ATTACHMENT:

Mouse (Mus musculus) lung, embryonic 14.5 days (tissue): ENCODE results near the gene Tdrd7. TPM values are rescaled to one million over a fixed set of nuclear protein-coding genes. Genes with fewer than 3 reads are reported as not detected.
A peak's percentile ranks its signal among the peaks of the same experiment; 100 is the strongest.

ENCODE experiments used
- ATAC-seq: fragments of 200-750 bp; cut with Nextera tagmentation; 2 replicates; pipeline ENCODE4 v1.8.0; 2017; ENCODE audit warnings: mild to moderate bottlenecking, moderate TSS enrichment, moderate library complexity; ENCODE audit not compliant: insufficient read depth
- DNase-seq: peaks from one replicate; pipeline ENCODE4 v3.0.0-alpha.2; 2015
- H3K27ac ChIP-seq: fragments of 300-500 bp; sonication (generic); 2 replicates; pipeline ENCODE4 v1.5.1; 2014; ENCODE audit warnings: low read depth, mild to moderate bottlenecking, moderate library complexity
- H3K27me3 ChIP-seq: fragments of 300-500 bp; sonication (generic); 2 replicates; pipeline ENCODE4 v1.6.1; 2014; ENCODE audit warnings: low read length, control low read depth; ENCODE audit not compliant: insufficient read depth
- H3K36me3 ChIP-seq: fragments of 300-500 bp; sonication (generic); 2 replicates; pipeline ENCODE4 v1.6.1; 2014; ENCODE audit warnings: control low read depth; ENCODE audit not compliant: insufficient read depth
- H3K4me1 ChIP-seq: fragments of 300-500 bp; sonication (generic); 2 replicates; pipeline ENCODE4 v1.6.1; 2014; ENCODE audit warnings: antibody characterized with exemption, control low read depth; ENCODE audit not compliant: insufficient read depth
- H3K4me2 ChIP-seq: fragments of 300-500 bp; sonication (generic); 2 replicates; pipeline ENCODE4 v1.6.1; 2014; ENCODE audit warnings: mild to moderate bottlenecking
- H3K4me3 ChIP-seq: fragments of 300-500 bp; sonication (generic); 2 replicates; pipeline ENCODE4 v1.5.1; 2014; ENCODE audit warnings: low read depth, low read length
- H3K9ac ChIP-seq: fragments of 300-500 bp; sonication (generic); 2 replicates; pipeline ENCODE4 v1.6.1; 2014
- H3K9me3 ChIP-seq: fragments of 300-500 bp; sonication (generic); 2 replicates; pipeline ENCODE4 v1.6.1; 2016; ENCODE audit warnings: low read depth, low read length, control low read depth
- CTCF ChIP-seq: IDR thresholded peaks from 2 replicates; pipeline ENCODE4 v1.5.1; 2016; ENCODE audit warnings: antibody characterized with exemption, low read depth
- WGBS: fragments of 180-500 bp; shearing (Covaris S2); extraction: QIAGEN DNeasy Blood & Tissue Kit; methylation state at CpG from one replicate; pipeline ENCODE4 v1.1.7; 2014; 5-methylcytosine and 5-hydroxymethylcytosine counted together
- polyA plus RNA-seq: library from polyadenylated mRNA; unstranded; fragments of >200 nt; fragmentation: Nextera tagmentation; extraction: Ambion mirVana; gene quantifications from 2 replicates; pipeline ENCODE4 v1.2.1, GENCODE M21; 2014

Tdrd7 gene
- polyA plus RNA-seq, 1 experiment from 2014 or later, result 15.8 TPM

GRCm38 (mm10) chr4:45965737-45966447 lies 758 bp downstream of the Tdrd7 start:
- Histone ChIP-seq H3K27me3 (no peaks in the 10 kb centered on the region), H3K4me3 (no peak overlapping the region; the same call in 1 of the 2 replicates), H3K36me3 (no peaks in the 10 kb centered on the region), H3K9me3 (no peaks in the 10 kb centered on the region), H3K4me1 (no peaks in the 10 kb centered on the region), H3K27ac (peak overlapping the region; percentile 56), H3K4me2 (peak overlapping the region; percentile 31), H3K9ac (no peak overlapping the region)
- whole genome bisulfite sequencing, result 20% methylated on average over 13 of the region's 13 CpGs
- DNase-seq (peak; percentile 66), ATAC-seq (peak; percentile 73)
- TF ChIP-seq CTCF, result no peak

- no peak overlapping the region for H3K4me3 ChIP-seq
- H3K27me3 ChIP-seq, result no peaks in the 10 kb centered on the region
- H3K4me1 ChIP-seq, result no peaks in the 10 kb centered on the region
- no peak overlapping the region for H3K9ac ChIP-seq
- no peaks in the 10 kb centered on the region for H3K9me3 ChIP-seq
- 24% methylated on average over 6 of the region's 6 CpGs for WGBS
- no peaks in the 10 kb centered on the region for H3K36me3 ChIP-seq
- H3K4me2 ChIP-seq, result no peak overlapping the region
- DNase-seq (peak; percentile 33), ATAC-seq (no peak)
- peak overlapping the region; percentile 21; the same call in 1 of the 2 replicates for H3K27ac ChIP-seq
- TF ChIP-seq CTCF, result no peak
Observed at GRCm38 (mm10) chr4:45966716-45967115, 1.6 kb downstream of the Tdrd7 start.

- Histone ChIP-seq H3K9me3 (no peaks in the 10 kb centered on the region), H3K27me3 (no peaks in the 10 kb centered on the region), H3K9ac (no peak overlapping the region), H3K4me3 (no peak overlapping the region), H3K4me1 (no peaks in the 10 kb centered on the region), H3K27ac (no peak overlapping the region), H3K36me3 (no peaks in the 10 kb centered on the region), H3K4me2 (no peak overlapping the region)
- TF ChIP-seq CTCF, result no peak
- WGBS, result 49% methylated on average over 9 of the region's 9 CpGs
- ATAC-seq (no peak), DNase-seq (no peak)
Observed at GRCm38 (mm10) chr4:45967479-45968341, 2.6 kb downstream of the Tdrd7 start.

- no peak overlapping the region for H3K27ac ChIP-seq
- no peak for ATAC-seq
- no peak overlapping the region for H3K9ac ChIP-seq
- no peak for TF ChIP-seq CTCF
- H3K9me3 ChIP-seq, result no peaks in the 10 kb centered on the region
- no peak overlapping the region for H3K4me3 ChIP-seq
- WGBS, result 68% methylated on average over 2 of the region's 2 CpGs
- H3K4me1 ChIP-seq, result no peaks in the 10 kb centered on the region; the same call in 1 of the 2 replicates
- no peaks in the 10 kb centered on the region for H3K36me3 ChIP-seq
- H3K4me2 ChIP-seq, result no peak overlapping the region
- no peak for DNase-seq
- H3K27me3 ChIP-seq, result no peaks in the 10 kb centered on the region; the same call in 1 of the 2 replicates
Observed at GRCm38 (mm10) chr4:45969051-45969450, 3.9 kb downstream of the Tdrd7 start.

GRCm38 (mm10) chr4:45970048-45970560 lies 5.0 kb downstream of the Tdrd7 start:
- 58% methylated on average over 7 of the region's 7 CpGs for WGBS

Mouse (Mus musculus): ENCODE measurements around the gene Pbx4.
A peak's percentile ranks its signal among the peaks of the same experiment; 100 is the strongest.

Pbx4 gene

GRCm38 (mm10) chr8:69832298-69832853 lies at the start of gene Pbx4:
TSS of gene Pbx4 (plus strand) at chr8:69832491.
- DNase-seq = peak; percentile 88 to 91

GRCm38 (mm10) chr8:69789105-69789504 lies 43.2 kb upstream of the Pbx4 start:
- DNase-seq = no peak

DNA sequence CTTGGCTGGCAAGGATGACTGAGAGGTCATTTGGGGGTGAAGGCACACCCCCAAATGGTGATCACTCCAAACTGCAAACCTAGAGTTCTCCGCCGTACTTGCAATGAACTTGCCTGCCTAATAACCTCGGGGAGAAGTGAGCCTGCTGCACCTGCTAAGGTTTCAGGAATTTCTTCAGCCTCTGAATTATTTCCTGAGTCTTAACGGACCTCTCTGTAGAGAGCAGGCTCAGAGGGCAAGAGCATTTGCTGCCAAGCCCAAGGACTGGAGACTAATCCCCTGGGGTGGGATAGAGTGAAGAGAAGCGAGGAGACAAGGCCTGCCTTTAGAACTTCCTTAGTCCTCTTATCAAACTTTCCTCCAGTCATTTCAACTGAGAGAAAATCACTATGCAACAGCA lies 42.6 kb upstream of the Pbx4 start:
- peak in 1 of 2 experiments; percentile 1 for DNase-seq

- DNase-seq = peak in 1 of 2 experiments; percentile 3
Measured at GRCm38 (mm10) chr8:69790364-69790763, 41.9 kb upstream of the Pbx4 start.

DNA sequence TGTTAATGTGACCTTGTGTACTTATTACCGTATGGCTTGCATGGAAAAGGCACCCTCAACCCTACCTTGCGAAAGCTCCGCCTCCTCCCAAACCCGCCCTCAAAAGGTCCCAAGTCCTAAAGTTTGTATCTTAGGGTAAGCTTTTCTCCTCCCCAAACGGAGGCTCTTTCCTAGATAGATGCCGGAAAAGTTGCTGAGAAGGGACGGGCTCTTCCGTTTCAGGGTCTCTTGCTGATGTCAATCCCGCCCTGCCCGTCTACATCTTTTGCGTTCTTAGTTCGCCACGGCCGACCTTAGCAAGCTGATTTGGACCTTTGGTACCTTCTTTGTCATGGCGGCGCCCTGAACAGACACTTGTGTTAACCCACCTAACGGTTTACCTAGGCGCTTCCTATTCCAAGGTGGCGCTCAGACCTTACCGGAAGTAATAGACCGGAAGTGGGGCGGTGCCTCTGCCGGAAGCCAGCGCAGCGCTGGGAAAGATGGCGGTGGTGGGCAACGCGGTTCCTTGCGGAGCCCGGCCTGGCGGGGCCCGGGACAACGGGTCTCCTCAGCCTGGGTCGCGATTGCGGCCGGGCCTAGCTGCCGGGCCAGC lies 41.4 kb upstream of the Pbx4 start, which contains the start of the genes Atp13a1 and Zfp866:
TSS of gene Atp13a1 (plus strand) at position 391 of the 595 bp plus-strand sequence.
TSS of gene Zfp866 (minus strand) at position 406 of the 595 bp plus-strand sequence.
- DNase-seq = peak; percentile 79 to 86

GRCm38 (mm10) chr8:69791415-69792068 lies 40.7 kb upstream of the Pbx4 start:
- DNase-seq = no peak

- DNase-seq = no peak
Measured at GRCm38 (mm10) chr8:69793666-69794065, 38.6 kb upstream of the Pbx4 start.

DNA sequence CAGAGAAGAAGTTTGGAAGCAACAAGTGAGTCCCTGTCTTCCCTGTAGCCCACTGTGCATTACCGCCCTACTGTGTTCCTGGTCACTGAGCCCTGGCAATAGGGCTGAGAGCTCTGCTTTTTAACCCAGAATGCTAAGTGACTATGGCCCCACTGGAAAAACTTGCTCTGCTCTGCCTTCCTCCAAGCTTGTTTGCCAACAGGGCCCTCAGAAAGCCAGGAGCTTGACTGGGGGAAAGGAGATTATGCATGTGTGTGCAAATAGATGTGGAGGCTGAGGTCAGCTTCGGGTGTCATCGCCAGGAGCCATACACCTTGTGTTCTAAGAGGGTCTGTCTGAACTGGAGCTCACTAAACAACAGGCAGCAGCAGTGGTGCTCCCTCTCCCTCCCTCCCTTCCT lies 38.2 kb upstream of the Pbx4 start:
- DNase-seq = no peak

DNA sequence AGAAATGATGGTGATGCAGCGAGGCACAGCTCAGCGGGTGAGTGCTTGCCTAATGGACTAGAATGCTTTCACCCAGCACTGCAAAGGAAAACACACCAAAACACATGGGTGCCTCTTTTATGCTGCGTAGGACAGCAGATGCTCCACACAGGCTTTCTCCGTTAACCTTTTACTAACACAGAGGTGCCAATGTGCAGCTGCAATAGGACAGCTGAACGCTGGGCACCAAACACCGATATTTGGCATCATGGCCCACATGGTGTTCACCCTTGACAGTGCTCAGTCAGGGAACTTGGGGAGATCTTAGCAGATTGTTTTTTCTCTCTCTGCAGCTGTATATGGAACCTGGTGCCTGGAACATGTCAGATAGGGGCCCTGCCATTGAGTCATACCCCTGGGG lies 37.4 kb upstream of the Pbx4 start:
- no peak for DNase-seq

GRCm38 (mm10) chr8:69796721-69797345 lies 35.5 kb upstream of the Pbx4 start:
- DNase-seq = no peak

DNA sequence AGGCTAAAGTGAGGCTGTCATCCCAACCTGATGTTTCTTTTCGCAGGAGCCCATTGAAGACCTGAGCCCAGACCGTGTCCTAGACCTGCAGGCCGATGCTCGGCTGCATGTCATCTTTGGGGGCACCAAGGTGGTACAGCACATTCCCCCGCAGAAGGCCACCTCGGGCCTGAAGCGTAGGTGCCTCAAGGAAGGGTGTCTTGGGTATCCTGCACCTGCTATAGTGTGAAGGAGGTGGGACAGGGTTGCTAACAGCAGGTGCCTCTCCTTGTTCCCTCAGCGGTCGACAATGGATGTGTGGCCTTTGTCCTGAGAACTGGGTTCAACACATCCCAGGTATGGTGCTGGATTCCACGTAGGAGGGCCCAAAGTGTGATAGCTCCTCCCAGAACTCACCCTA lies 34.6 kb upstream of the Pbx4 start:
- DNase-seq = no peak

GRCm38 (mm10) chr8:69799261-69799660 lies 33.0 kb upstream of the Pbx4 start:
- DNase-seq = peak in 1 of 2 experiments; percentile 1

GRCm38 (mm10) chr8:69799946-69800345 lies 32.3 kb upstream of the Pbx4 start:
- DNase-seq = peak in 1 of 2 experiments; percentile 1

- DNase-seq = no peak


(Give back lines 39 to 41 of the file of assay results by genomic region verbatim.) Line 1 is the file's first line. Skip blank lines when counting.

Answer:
- ATAC-seq (no peak), DNase-seq (no peak)
Observed at GRCm38 (mm10) chr4:45967479-45968341, 2.6 kb downstream of the Tdrd7 start.

- no peak overlapping the region for H3K27ac ChIP-seq